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  • Childlike, 1: The Delusion of Self-Sufficiency

    The veil of sleep had lifted several long minutes ago, and Madeline was all alone in the room. All alone between the bars of her crib, awake now for what seemed like an eternity. She might have been hungry, might have been frightened, might have been lonely, but one thing was certain: She was in the throes of full-on panic.

    Mother heard as soon as she opened the back door. Madeline had found an entirely new pitch above her normal pitch, and was wailing away in it, the siren of distress sounding from deep within the house — Find me! Help!

    Anyone who has raised children knows the sound and feel of a baby wailing to be gotten. There is a primal, almost irresistible instinct to respond. So the signal found its mark, accomplished its purpose, and she was still teary-eyed when Mother carried her outside to me. The hair on the back of her head — the only place hair has grown so far — was matted and damp from the exertion of crying out for rescue. She softly hiccuped for air as the rhythm of panic subsided.

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  • Showers of Blessing, Heart Full of Clouds

    Any time now, Madeline. Any time now, we expect to lay eyes on you, and hands on you, and lips on your forehead, and fingertips to your brow. Finally, your family will experience you with five full senses, unveiled from your mother.

    This is me filling my quiver. This is the Lord building the house.

    Yet, if I’m honest, joyful expectation was not one of my emotions on the day when we discovered your tiny existence, those first cells of you, here to stay. My reaction was more akin to panic — dread, even.

    One by one, the anecdotes came flowing out: “Three was the hardest number for us,” said one of my friends, father of seven. He patted my shoulder sympathetically, as if to say, see you on the other side. “That’s when you stop playing man-to-man and start playing zone defense,” he said.

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  • This Good Friday: Nothing But the Blood

    I will never forget the morning when I saw blood on my boy for the first time. He was not quite a year old, and he had pulled a side table over on himself. It landed right across his tiny upper teeth, still soft in the gums, and nudged one of them back out of place.

    I wasn’t scared for his life. I knew he would be fine and that a few days would yield the calming perspective that is a gift from God to parents. But I lost it anyways.

    I was beside myself, perhaps at the sight of such a perfect little face disfigured, but mostly because of that unmistakable color, that crimson in his grimace.

    If you are a parent, you know the scene by heart. I’m told it never goes away, that the sight of your child’s blood is never welcome. It belongs in their veins, all of it, doing life’s work inside the bodies God entrusted to you for safe keeping so long or not so long ago. Whatever else we believe about health, no matter our differences, we hold universally to a severe dislike for the sight of blood on our kids. That is the story of parents and their children’s blood.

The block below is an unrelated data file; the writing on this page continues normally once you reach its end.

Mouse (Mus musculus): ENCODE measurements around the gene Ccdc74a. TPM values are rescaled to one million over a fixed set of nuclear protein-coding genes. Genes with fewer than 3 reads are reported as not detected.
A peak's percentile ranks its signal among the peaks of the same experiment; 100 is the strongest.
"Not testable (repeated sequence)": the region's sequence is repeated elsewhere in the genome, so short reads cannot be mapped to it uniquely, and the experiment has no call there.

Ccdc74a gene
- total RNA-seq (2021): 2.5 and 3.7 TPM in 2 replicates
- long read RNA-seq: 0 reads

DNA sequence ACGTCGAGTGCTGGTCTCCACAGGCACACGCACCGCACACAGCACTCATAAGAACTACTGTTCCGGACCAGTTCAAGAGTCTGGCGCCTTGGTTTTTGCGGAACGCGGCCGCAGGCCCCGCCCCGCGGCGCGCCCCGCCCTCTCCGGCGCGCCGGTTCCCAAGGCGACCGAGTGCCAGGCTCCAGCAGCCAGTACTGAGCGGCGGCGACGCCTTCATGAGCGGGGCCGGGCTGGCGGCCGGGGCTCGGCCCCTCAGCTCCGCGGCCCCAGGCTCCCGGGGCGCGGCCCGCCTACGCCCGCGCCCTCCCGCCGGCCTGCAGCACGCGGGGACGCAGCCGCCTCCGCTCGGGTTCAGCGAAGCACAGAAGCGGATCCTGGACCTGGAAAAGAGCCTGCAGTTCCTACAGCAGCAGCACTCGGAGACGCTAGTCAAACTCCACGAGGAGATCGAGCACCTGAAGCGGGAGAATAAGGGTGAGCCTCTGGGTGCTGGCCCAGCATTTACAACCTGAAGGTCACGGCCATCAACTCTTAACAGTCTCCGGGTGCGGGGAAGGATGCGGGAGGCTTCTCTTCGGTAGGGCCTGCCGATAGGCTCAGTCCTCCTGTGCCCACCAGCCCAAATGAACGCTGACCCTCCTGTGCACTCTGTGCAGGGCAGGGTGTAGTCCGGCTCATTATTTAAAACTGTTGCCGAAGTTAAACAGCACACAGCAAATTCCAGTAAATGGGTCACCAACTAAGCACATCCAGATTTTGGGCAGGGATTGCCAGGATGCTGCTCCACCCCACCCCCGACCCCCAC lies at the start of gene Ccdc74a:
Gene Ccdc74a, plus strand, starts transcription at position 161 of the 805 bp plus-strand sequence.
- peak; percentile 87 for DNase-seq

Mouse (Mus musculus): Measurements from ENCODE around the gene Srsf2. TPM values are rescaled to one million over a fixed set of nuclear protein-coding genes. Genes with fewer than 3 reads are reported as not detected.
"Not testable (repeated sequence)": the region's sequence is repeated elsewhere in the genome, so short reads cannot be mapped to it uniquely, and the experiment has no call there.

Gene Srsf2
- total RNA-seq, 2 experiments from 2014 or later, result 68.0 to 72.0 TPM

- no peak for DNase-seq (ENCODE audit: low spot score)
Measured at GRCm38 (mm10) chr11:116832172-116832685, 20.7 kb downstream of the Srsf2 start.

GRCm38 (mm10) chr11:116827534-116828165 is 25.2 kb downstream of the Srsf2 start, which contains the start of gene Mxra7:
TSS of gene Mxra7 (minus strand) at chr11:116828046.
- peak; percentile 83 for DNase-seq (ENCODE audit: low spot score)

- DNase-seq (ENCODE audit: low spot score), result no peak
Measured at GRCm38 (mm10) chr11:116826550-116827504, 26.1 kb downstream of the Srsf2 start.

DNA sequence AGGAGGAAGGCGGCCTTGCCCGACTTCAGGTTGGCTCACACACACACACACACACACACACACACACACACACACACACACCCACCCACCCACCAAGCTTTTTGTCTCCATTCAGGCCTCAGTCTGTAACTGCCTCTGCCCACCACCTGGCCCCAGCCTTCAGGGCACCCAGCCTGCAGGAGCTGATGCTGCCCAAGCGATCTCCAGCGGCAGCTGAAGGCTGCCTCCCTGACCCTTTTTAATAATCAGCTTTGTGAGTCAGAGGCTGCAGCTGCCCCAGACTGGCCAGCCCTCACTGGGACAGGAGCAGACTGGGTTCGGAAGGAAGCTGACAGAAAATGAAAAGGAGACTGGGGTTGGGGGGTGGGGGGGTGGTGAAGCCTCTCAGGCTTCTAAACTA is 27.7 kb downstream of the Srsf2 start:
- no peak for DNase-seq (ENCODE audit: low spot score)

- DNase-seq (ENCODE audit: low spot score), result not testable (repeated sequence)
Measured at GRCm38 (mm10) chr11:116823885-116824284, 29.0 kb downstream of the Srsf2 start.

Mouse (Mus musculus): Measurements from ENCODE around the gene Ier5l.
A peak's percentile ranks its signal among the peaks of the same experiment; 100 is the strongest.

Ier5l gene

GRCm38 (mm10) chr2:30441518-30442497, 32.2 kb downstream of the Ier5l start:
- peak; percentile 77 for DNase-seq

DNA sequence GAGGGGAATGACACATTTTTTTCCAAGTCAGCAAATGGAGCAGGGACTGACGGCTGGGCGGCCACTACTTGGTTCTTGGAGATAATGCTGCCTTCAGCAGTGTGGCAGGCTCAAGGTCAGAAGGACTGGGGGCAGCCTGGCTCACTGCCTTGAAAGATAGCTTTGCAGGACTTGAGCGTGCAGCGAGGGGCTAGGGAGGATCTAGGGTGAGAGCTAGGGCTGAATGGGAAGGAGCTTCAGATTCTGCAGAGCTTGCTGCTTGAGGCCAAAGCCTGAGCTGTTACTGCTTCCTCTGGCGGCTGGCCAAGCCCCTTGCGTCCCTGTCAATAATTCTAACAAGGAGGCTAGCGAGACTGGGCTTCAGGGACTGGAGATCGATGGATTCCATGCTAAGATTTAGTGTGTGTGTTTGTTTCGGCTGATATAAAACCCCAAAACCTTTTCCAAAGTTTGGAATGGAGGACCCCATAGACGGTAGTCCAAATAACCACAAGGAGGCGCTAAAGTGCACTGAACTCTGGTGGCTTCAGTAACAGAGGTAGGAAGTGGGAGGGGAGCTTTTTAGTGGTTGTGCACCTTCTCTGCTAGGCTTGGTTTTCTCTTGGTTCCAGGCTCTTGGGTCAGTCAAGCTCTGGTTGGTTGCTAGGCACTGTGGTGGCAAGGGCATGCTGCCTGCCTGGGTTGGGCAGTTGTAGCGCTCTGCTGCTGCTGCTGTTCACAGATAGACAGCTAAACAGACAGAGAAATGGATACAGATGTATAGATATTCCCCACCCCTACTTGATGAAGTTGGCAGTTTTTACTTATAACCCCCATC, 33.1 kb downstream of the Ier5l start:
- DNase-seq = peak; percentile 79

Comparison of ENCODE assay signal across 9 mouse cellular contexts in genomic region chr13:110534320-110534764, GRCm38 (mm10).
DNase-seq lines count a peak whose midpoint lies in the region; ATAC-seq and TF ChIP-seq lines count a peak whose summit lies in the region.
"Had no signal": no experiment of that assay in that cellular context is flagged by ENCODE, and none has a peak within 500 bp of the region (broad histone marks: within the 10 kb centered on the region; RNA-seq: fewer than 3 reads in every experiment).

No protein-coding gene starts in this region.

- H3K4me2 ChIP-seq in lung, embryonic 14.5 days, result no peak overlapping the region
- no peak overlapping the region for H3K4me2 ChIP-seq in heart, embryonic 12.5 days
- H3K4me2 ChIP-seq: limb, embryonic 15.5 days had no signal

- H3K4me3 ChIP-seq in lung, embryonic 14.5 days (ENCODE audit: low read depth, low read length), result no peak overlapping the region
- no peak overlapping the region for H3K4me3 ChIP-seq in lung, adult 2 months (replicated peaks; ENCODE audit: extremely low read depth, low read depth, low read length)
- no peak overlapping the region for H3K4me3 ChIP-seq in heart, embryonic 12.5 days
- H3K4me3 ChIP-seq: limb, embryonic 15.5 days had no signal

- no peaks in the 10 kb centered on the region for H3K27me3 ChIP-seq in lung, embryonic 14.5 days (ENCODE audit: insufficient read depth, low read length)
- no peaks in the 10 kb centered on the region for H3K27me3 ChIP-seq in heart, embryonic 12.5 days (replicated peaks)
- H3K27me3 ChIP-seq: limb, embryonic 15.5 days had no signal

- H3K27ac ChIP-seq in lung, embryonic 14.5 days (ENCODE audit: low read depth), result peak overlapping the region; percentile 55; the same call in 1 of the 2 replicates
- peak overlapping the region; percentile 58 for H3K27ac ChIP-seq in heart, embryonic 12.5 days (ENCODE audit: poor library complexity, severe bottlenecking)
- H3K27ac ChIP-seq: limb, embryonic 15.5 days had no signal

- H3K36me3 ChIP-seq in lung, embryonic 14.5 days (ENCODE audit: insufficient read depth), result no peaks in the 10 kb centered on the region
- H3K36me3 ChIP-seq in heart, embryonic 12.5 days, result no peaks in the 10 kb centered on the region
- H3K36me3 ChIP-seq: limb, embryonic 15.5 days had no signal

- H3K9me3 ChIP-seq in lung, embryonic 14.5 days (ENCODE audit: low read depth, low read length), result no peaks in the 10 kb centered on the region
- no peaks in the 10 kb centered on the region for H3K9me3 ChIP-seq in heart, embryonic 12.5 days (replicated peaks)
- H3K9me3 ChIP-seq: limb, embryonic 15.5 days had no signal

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  • The Delight of A Father

    It must have been a routine morning for Evelyn. She seemed at home in her recliner, beneath the warm light filtering through a stained-glass lampshade. Outside, quiet rain was gathering from the low clouds that blanketed Fallbrook on this average, gloomy day.

    Pastor Stan had Isaiah by the shoulders, gently leading him from lady to lady — six of them, gathered to hear our Christmas carols in the living room of the assisted living facility. I watched as he introduced my little boy to a handful of Fallbrook’s eldest residents. This is Lois. This is Nikki. This is Evelyn.

    Evelyn was last, as they worked counterclockwise around the room. There were twenty of us in a circle, and as we started in on “Midnight Clear,” Isaiah did something that I don’t ever want to forget. I looked up from adjusting my guitar capo to see him holding Evelyn’s hand. Apparently, he hadn’t let go after they shook.

    It was tough to sing that first verse, watching my boy by her chair, perfectly content to hold this stranger’s hand. I suspected he might have been uncomfortable, but I was wrong. After intermission for apple cider, without any prompting, Isaiah shuffled dutifully back to Evelyn’s side and slipped his soft little hand into her weathered palm.

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  • Power & Praise

    if you will

    It was the final step in the process, demanding every ounce of coordination as I balanced on the arm of the sofa while attempting to drill in just the right place on the ceiling. Half an inch to the left or right and the project would be ruined, so I made the appropriate man-sounds and muttered some choice words for the dying battery my cordless drill, all of which lured the three-year-old onto the sofa with me. I didn’t even know he was there until I heard his sweet words, the faith of a child hanging in the air of our front room.

    You can do it, Daddy!

    I glanced over my shoulder and Isaiah was smiling up at me, full of confidence, rejoicing in my apparent omnipotence as a handyman. It was, at least, a pleasant distraction as I aimed for what I hoped was a stud on the other side of plaster.

    They are words that every father needs to hear from the mouth of his toddler at least once. You can do it. Sometimes your little boy is the only one who thinks so. Revel in it, soak it up, because he’s not just a waist-high cheerleader — he is God’s gift, your arrow, the beginning of your strength.

    He believes in you.

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